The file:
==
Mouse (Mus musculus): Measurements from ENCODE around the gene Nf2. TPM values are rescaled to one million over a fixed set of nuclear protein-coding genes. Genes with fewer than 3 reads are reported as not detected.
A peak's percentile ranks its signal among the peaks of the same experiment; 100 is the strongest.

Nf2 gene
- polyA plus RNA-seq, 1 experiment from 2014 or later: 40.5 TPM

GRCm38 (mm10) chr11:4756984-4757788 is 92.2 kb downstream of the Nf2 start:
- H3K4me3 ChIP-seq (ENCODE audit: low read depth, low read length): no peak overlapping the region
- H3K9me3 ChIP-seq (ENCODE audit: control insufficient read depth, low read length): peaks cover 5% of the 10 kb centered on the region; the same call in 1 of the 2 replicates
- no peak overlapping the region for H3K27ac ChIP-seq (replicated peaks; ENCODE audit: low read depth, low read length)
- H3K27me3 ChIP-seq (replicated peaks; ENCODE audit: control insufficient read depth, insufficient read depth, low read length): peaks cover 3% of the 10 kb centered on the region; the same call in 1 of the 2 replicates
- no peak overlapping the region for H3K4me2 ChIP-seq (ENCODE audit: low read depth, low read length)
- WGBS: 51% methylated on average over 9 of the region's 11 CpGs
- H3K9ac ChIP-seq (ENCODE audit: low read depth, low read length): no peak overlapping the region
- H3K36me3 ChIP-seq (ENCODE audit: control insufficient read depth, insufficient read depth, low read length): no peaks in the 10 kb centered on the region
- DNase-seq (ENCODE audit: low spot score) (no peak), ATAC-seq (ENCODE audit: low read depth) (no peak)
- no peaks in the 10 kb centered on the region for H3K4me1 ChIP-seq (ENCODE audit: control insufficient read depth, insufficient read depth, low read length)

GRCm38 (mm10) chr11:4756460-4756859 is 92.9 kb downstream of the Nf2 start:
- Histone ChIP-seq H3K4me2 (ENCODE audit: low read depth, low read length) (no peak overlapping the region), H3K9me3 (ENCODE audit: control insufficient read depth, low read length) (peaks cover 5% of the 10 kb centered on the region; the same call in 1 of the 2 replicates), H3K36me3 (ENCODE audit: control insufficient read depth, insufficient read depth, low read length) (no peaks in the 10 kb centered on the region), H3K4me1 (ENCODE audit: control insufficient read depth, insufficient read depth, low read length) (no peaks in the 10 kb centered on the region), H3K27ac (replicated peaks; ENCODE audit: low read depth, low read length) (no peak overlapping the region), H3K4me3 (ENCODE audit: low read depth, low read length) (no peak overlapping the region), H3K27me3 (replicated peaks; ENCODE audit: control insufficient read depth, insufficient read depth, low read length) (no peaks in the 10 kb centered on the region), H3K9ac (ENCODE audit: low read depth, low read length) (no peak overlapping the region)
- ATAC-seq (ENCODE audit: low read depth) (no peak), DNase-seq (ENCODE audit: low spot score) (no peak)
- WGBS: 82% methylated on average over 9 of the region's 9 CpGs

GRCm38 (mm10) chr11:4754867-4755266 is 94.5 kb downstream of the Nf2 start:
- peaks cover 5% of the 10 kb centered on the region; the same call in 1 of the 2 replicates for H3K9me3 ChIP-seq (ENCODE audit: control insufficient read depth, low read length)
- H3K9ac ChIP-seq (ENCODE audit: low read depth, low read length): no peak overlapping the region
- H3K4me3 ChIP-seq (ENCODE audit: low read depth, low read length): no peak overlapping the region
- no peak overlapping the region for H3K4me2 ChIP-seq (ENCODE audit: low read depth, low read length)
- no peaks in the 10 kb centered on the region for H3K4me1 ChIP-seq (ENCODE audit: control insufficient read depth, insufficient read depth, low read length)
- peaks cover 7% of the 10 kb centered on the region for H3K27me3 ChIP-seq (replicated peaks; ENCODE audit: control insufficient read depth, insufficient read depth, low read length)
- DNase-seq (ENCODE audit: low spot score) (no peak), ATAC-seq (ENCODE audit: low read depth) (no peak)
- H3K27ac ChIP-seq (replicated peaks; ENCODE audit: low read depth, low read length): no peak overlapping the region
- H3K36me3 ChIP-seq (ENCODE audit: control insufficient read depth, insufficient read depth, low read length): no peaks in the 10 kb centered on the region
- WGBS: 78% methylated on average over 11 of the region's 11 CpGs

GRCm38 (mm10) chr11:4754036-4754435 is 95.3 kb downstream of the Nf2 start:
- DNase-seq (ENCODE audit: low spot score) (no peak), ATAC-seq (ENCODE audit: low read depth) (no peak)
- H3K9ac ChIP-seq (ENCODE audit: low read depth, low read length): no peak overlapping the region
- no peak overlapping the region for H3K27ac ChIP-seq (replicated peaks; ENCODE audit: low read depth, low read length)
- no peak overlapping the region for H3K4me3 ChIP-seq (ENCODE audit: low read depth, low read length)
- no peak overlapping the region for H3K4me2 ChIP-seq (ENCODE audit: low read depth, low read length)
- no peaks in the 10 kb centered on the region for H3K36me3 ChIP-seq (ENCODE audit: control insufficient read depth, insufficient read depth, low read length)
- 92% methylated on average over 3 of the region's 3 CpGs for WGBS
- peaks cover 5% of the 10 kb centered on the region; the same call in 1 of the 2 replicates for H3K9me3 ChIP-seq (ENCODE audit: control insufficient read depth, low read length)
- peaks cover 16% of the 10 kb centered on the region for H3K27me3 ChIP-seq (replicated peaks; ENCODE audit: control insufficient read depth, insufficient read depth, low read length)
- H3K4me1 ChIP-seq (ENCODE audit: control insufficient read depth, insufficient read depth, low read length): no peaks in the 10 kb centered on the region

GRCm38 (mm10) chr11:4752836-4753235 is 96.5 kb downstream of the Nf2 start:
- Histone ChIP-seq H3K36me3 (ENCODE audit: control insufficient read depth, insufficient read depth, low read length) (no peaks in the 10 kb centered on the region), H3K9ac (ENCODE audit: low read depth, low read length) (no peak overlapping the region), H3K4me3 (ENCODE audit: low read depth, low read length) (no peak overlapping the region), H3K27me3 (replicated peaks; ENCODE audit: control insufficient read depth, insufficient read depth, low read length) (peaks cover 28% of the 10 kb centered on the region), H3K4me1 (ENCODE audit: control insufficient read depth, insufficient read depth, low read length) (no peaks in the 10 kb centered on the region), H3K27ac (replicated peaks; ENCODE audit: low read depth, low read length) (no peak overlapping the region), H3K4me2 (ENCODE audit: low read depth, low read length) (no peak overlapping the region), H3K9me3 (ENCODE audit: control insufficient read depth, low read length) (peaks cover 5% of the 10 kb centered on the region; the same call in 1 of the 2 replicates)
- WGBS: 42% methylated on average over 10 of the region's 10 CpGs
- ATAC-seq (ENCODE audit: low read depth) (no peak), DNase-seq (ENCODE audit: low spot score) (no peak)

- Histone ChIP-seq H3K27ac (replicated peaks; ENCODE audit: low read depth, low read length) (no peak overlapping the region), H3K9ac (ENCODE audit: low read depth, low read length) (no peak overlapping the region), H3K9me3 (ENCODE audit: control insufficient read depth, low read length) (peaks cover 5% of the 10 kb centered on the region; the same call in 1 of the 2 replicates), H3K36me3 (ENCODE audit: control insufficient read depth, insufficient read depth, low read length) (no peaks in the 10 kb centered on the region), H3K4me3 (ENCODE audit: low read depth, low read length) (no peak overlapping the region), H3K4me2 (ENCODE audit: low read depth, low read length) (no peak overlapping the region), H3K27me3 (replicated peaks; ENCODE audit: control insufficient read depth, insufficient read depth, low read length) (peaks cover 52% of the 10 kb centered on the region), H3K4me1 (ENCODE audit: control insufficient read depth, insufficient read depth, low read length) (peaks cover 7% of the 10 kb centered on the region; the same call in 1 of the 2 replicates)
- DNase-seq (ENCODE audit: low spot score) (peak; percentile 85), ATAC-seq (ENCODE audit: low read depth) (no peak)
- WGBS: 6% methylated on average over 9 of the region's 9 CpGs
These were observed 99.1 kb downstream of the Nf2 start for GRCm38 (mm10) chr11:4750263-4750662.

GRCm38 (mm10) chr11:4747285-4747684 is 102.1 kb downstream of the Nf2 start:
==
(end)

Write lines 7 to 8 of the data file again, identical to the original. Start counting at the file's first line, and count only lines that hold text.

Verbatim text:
- H3K9me3 ChIP-seq (ENCODE audit: control insufficient read depth, low read length): peaks cover 5% of the 10 kb centered on the region; the same call in 1 of the 2 replicates
- no peak overlapping the region for H3K27ac ChIP-seq (replicated peaks; ENCODE audit: low read depth, low read length)